Anyone saying "I've never seen anything like it". It was OK the first few hundred times, but enough already. Can we get a little more descriptive please?

Ditto for "if we do that, it'll be too late".

Someone falling a considerable height or sliding at great speed stopping himself with finger strength that would make Spiderman jealous. Again, are writers so lazy they can't create drama without something so jarringly impossible, in whatever century?

Really cool creatures like, say, a carnivorous snow crab the size of a brontosaur, who are destroyed or defeated with simple, uninteresting, unrealistic weapons, like a single lighted stick. Please. That's the best you could think of?

Yet even with all that, the new Trek rocked. 9 out of 10. Go check it out, and do it in the theatre. Home systems just won't do.


Ian said...

The movie reminded me of how unimaginative the writing could be in just get the sense that, had it been a TNG episode, they'd have fixed the time continuum at the end of the movie. I agree that the way they stopped their fall and the way that creature was driven off bothered me. And the volume of water seemed much, much too small.

There was something about the Iowa cornfields with the dim outline of the space port that really impressed me. And while they weren't consistent, I was happy that space was silent, at least some of the time.

As for Chekov, the actor actually is Russian-born; I liked how heavy the accent was, how he struggled a little with pronunciations.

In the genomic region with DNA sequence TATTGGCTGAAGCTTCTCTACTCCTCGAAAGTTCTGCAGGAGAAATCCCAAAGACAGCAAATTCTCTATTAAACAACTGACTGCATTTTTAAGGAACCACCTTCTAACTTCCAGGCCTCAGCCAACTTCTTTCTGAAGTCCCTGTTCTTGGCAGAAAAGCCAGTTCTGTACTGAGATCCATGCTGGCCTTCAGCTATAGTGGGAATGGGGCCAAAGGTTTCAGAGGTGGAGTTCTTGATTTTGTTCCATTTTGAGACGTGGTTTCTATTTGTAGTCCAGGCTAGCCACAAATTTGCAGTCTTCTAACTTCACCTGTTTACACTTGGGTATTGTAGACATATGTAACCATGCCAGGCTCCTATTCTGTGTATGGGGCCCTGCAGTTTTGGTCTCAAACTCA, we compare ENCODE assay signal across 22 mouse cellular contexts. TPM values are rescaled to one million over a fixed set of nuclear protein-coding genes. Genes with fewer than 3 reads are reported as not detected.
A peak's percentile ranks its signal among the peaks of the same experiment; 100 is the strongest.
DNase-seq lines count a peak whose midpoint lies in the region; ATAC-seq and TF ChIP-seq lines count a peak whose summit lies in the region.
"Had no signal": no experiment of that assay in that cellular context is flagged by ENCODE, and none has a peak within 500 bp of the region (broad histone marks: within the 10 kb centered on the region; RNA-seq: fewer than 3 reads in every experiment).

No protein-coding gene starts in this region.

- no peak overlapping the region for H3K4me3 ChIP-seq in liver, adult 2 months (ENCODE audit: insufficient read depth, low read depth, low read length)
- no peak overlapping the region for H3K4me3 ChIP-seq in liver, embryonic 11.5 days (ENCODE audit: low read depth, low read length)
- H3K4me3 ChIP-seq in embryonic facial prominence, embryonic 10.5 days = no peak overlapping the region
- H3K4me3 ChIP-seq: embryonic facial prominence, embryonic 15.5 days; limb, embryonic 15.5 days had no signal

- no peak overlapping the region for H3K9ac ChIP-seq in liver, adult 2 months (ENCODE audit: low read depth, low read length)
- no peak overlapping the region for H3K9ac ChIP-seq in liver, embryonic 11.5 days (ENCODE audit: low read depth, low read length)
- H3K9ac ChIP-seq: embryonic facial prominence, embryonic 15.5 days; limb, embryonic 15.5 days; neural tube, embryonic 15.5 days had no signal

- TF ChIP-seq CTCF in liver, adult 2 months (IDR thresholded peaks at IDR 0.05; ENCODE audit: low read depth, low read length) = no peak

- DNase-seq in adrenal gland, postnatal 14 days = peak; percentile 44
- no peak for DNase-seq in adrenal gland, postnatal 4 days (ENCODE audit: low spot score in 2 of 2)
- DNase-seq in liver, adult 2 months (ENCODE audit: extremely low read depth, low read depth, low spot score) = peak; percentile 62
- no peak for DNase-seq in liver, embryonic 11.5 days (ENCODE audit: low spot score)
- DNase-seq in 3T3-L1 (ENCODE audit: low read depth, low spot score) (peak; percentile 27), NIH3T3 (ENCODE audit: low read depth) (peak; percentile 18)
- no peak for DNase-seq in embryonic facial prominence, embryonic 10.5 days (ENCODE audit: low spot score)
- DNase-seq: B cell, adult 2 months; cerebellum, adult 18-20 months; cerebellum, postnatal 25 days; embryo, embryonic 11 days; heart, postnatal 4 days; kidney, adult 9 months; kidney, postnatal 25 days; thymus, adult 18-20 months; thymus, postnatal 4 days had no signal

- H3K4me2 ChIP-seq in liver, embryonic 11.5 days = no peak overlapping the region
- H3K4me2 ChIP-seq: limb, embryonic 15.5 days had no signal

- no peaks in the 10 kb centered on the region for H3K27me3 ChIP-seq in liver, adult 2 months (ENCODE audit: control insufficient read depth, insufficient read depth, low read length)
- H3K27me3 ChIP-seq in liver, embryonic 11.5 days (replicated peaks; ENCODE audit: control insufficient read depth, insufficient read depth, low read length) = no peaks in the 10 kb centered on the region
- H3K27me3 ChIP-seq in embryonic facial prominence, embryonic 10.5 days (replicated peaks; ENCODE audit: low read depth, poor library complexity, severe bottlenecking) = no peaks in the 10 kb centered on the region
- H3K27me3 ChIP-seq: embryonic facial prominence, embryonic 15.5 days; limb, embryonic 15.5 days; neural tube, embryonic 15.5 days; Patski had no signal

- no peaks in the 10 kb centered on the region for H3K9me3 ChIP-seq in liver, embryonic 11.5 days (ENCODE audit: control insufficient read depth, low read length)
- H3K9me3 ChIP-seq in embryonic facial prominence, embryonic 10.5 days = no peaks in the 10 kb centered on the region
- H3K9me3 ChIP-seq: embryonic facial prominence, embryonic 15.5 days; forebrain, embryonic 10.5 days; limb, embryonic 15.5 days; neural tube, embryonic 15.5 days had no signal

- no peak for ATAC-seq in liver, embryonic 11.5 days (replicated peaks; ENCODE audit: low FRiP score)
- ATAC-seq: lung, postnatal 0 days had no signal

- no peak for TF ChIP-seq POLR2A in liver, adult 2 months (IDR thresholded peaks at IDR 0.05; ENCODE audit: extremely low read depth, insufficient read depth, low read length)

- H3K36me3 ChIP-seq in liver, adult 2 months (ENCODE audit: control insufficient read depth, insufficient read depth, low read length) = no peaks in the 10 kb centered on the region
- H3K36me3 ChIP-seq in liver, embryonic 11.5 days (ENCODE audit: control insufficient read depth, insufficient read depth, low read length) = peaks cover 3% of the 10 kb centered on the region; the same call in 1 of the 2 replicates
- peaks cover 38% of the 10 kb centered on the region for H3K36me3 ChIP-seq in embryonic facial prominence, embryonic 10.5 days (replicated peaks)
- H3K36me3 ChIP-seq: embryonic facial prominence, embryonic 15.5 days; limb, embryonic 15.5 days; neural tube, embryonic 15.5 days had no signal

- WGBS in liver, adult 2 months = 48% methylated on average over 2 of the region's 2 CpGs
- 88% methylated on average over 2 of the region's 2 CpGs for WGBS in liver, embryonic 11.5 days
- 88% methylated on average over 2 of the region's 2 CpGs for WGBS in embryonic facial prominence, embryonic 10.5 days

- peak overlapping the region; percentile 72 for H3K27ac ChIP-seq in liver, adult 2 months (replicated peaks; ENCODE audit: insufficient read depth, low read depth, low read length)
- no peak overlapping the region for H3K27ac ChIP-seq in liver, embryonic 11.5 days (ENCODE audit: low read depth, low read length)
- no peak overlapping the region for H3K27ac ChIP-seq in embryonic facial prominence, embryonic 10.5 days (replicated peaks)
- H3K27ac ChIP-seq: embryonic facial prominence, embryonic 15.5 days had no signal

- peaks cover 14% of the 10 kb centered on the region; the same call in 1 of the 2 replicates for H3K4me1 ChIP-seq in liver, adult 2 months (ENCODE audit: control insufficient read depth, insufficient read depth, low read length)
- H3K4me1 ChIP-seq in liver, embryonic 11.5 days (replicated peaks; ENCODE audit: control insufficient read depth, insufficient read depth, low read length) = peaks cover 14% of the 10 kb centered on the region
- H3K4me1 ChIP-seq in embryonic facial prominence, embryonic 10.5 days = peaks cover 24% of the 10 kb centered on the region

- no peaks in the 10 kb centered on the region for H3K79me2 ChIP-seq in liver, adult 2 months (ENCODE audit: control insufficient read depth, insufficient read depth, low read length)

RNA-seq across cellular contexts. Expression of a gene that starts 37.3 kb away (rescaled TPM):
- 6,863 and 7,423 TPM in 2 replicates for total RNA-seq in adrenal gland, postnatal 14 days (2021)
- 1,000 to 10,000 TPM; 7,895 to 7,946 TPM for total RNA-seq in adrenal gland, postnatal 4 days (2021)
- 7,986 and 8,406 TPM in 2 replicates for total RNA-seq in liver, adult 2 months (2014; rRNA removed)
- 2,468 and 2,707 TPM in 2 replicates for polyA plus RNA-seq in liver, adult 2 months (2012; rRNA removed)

(Good review, btw)

davemize said...

I also loved the movie. Didn't have any problem at all with the history re-writing, since Trek has been begging for a fresh start for some time.

I didn't like the resolution for the ice-crab-thingy. I also didn't like the introduction of "transwarp teleportation"... where was the groundwork for that one? I don't remember any mention of that even being thought of in previous efforts (I might have missed it), so it really seemed to come from out of the blue.

Still, a minor point... the movie was just great.

memphisto said...

Yeah, doesn't transwarp teleport make spaceships obsolete?

And why do the innerds of every spaceship look like a water treatment plant or metal refinery?

Couple of other quibbles:

Why levitate spacecraft over the Iowa plains when you could, I dunno, build them in orbit? It's a cool shot but doesn't make much sense.

Magical technology like "red matter" that creates quantum black holes. Set the doubletalk generators to kill.

Why does everybody know more about transporter technology than the transporter crew? Checkov (Checkov, for pity's sake) has to leave the helm to show the transporter experts how it's done. OTOH, Sulu can't remember to take off the parking break!

Gravity sucks, inverse square law be dammed. And the final escape is a silly as TOS Kirk driving computers insane with bad syllogisms every three months or TNG's godlike judgemental alien menace of the week.

The new costumes are kinda ugly. The new Enterprise is kinda ugly. The new bridge is kinda ugly. I know they had to put their artistic stamp on the look of the movie, I just don’t agree with some of the aesthetic choices.

But, yah, I liked it too.